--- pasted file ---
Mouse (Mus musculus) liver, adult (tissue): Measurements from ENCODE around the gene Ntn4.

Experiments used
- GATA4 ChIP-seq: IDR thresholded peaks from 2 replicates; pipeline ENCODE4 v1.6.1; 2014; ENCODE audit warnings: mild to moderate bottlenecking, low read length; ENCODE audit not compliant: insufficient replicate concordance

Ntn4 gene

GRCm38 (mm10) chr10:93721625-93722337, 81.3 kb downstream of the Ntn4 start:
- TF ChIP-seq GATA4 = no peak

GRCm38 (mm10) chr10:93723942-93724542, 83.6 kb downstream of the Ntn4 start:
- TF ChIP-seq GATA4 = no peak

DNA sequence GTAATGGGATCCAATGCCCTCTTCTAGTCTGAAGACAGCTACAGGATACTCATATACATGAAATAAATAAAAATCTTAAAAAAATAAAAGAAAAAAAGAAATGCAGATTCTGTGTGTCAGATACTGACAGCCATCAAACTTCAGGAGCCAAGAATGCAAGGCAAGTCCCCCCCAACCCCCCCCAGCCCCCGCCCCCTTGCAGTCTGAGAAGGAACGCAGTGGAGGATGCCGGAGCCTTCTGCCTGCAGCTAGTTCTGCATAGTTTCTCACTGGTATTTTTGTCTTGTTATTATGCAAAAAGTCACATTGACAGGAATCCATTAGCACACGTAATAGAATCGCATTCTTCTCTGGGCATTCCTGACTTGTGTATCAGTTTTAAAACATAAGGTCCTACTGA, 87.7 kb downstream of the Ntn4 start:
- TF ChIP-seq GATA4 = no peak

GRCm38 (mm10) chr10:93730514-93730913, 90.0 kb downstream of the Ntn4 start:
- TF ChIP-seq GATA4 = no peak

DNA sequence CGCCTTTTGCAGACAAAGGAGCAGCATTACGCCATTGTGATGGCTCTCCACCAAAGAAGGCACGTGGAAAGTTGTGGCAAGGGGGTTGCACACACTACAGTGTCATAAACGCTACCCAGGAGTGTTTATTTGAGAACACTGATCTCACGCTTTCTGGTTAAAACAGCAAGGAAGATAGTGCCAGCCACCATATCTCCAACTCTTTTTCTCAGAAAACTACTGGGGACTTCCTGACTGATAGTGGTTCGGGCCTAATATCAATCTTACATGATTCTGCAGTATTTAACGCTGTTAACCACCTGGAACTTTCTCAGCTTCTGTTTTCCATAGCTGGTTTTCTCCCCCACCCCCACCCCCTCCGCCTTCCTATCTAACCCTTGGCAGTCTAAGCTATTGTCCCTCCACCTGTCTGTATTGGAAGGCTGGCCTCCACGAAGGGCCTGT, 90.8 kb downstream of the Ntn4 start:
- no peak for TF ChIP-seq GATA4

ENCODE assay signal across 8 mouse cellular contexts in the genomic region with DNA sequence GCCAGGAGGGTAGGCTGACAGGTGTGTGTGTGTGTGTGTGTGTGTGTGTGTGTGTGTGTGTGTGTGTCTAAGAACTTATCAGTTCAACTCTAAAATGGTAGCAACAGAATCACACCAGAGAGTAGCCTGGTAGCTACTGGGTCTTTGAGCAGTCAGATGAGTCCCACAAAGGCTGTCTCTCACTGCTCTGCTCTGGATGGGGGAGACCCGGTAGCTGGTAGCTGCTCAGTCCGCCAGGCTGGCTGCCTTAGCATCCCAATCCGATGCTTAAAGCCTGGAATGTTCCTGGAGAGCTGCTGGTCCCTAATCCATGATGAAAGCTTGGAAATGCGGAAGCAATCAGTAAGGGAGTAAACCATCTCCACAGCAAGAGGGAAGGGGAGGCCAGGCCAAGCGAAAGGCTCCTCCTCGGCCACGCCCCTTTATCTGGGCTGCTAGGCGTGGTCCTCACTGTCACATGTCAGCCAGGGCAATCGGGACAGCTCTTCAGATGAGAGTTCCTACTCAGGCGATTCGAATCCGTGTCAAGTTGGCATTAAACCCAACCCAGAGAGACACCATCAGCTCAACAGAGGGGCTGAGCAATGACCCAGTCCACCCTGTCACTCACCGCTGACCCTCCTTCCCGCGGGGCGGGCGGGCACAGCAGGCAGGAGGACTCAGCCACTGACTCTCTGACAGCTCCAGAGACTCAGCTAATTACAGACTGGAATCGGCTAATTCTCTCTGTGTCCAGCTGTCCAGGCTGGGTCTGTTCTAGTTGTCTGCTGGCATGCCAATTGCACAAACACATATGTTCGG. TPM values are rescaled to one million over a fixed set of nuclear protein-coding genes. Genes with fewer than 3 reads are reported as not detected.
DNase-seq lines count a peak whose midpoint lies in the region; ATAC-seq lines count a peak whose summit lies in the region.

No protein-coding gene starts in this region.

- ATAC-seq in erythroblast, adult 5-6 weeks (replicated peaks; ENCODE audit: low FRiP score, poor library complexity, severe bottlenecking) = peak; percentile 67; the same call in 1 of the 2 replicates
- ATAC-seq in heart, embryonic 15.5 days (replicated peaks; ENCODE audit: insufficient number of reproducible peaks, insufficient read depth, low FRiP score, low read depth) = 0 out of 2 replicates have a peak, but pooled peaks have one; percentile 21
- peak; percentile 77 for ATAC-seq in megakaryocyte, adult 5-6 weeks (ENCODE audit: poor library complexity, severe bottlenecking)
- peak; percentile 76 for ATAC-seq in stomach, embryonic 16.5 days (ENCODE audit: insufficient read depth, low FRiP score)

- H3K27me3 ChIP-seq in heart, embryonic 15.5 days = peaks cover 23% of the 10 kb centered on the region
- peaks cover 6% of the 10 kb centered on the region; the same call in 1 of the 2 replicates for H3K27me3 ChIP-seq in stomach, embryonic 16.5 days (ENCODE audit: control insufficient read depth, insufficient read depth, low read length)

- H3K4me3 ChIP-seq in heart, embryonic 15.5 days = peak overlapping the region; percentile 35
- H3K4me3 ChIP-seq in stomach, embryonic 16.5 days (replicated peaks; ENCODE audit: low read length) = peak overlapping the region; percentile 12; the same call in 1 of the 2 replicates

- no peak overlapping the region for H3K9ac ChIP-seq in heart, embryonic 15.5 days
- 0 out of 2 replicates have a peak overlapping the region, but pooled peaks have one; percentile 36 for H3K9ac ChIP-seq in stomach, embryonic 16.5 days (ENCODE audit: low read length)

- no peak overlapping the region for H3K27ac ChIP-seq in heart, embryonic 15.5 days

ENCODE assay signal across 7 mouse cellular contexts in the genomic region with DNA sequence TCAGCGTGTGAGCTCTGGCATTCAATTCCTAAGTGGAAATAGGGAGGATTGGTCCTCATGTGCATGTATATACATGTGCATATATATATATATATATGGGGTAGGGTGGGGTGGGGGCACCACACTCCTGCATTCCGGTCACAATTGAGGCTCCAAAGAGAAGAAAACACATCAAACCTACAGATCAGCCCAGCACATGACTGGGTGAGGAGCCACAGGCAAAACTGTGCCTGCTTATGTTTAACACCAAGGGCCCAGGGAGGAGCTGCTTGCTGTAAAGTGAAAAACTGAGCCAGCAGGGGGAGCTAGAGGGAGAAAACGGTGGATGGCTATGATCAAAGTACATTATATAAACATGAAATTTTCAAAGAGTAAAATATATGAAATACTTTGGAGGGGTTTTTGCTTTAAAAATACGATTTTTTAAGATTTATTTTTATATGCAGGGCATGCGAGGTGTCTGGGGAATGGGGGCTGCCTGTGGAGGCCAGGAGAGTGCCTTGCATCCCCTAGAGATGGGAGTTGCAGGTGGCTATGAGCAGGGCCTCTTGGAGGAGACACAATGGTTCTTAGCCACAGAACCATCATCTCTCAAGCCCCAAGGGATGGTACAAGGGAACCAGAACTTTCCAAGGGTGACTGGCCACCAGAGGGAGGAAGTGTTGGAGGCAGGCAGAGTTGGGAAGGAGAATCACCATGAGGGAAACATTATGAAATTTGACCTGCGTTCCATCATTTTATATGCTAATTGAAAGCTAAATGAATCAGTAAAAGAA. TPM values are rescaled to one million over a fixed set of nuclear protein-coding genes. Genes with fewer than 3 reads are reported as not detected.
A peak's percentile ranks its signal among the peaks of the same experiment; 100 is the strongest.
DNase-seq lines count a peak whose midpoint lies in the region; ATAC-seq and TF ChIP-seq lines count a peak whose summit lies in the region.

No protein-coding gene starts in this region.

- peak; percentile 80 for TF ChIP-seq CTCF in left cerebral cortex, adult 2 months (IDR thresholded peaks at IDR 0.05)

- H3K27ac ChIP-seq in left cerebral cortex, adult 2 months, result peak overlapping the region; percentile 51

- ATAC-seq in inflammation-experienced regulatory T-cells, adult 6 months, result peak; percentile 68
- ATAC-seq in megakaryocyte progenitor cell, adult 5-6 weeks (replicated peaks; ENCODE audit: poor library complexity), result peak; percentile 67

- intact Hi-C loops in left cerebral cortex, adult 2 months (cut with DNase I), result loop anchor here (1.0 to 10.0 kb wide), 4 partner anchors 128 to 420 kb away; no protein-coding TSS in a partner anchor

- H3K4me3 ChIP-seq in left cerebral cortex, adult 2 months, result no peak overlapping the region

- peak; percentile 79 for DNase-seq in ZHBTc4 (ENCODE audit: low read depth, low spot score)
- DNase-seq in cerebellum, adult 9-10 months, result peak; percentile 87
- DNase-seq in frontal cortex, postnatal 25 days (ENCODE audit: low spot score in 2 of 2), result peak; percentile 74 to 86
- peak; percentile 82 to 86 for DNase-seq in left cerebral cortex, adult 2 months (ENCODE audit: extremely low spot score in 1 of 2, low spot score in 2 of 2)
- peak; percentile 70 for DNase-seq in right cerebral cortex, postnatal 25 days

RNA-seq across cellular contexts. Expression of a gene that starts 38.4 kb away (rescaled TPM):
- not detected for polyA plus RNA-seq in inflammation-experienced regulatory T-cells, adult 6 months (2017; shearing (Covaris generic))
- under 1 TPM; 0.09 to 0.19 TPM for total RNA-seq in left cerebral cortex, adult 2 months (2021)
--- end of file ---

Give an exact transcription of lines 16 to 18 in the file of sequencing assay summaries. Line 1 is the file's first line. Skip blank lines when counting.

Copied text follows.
DNase-seq lines count a peak whose midpoint lies in the region; ATAC-seq lines count a peak whose summit lies in the region.

No protein-coding gene starts in this region.

- ATAC-seq in erythroblast, adult 5-6 weeks (replicated peaks; ENCODE audit: low FRiP score, poor library complexity, severe bottlenecking) = peak; percentile 67; the same call in 1 of the 2 replicates